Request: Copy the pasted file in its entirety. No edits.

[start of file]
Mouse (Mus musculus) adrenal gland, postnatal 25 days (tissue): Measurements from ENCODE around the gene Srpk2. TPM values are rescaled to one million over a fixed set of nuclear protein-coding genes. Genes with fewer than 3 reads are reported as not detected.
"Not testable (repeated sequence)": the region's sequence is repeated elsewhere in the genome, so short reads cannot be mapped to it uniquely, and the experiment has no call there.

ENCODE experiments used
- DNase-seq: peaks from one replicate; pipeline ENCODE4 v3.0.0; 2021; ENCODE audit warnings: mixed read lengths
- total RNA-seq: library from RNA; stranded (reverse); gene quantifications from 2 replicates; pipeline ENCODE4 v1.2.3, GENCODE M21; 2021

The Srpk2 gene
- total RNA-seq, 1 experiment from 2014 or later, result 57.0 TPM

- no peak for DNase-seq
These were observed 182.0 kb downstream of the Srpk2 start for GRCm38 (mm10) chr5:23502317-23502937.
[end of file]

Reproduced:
Mouse (Mus musculus) adrenal gland, postnatal 25 days (tissue): Measurements from ENCODE around the gene Srpk2. TPM values are rescaled to one million over a fixed set of nuclear protein-coding genes. Genes with fewer than 3 reads are reported as not detected.
"Not testable (repeated sequence)": the region's sequence is repeated elsewhere in the genome, so short reads cannot be mapped to it uniquely, and the experiment has no call there.

ENCODE experiments used
- DNase-seq: peaks from one replicate; pipeline ENCODE4 v3.0.0; 2021; ENCODE audit warnings: mixed read lengths
- total RNA-seq: library from RNA; stranded (reverse); gene quantifications from 2 replicates; pipeline ENCODE4 v1.2.3, GENCODE M21; 2021

The Srpk2 gene
- total RNA-seq, 1 experiment from 2014 or later, result 57.0 TPM

- no peak for DNase-seq
These were observed 182.0 kb downstream of the Srpk2 start for GRCm38 (mm10) chr5:23502317-23502937.